Manchester University
Oak Leaves

February 19, 2016


McFadden Invites Students to "Ask Me"

Caitlin Doyle

President McFadden’s spring convocation on Feb. 9 focused on how we learn about ourselves through our interactions with other people. He tied this into his continuing message of “being a better you.” To illustrate this concept, videos and panels of faculty and students helped the audience to realize how their time at Manchester has affected their perspectives.

Another focus of the convocation was the poem “Ask Me” by William Stafford. The former Consultant in Poetry to the Library of Congress, Stafford is important to Manchester because he taught here from 1955 to 1956. His poem directly linked with the convocation through communication. The line “I will listen to what you say” was a common theme throughout the interviews with panels of students and of faculty during the convocation.

The student panel consisted of First-Year Quinn-Michael L’Heureux, and seniors Salwa Nubani and Jarod Schrock. They answered the question “What have you learned about yourself at Manchester?” L’Heureux summed up what many Manchester students seem to have experienced. When he first arrived here, he was not focused on what the other person would be arguing, but rather on what he was going to say next. After spending time in class and on campus, he started to think more about “why” and “what” the other person was saying. “I realized that everybody has some intelligent argument for what they are saying,” he said.

The panel of faculty members was composed of Ahmed Abdelmageed, the pharmacy program director of Experiential Education,  Michelle Calka, assistant professor of communication studies, and Cheri Krueckeberg, associate professor of social work. President McFadden posed them a question about how they are teaching students to learn from others in their classes. As a required course at Manchester, Communication 110 is a great class to teach all students an important lesson, Calka said. “In Comm 110, we spend a lot of time talking about listening,” she said. “Listening is an important part of the communication process.”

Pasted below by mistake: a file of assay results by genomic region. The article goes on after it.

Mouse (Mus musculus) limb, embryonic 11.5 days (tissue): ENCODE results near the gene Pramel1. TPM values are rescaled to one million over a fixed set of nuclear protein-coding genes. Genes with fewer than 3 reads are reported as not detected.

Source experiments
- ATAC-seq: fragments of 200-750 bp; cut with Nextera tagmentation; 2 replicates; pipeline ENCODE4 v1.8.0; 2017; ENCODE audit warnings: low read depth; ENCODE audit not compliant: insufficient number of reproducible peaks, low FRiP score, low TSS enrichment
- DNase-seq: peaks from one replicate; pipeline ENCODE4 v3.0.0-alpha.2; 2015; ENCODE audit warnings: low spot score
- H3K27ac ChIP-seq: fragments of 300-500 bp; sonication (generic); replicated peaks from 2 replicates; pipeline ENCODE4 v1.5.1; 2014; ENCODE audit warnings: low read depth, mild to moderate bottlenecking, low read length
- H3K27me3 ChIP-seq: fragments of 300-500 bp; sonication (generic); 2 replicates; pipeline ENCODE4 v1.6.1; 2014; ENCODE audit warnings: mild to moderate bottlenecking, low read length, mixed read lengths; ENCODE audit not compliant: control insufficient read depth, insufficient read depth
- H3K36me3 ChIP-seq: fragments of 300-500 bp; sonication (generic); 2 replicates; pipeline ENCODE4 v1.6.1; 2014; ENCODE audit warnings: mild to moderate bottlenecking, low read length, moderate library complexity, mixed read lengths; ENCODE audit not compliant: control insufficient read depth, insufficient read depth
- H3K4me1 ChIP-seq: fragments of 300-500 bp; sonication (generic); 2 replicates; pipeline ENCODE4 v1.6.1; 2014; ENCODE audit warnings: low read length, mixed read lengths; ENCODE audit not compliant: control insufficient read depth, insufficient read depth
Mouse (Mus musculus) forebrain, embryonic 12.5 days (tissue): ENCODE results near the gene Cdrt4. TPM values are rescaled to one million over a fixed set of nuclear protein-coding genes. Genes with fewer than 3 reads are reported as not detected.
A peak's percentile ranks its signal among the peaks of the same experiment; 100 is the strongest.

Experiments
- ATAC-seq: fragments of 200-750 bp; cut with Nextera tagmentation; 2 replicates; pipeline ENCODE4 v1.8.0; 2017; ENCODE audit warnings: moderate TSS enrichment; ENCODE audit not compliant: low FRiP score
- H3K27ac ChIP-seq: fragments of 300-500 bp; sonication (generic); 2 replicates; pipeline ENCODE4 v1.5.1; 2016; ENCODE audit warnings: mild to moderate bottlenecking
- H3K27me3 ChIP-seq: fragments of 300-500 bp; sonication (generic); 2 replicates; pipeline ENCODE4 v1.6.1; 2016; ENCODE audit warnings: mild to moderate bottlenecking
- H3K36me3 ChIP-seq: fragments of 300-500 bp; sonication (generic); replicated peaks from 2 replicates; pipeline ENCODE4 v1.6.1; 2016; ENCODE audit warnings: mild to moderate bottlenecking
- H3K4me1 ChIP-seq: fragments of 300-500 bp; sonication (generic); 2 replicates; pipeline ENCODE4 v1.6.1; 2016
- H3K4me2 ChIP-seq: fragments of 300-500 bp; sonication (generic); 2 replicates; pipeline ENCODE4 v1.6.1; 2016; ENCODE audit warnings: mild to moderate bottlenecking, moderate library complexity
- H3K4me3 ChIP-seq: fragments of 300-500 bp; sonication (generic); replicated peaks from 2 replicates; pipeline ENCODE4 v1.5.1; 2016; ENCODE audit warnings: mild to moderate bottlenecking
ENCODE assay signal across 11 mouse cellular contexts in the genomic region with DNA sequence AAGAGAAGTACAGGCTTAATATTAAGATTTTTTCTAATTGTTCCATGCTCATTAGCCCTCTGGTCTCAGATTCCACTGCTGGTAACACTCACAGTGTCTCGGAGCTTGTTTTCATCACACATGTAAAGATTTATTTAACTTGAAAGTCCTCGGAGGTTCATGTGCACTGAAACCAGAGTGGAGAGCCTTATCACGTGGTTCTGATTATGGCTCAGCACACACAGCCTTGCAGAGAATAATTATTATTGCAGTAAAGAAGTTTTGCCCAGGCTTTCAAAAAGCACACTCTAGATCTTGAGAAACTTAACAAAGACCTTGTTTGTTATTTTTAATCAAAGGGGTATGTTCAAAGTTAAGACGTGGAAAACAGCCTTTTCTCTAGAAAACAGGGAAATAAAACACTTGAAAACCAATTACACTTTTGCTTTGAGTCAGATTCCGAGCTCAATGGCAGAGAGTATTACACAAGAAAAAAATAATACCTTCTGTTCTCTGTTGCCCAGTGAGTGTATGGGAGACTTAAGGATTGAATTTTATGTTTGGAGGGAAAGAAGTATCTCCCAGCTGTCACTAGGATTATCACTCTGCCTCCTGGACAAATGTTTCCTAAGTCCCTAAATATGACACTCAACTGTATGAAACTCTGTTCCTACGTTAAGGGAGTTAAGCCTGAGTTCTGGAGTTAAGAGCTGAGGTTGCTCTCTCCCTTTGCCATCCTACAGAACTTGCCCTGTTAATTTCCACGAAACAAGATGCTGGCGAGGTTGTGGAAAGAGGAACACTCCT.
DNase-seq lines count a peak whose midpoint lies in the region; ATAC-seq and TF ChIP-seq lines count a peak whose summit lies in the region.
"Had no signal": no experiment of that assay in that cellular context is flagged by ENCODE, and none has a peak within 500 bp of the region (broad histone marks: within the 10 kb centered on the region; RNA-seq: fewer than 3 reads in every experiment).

She noted that students learn about listening by repeating back what they understood another person to say. This lets both students realize that what one person says may not be how another interprets it. We have an ethical imperative to seek, first, to understand,” Calka said. “So before we respond, we make sure we understand the point from that person and where their perspective may be coming from.”

Abdelmageed talked about how pharmacy students learn the way of doing things in class, but they actually learn what is needed when those students are in the setting that requires learning about another person. “What we teach them is to go in with an open mind to see how your pharmacist, or role model, in that setting is approaching communication, in order to understand the perspective of the patient, to better educate the patient, and to deliver the best healthcare that we can,” Abdelmageed said.  He referred to some challenges that students may face outside of the classroom, such as interpreting cues as to whether one medication will work for a person based on their actual life and not the assumed “normal” version.  Abdelmageed referred to applying the knowledge that the students will learn in class to future life skills.

During his wrap-up of the spring convocation, McFadden shared a story about how he strongly dislikes public speaking. He shared this story in order to connect with students. Public speaking is difficult, he noted. And so, McFadden also strongly urged the importance of listening, mutual respect and not judging others. These are all key elements of learning from others to become “a better you.”